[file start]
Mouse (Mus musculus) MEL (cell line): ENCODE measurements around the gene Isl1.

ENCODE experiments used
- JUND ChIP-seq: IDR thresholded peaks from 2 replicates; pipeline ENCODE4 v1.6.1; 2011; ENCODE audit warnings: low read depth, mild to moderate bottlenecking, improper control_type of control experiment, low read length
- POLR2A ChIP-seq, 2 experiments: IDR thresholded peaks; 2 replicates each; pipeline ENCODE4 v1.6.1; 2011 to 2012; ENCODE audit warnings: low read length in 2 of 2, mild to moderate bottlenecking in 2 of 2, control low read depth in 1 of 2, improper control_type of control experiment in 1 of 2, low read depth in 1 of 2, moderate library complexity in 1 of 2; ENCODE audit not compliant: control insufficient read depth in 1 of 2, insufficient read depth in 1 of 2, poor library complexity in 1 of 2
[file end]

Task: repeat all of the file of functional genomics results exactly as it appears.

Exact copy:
Mouse (Mus musculus) MEL (cell line): ENCODE measurements around the gene Isl1.

ENCODE experiments used
- JUND ChIP-seq: IDR thresholded peaks from 2 replicates; pipeline ENCODE4 v1.6.1; 2011; ENCODE audit warnings: low read depth, mild to moderate bottlenecking, improper control_type of control experiment, low read length
- POLR2A ChIP-seq, 2 experiments: IDR thresholded peaks; 2 replicates each; pipeline ENCODE4 v1.6.1; 2011 to 2012; ENCODE audit warnings: low read length in 2 of 2, mild to moderate bottlenecking in 2 of 2, control low read depth in 1 of 2, improper control_type of control experiment in 1 of 2, low read depth in 1 of 2, moderate library complexity in 1 of 2; ENCODE audit not compliant: control insufficient read depth in 1 of 2, insufficient read depth in 1 of 2, poor library complexity in 1 of 2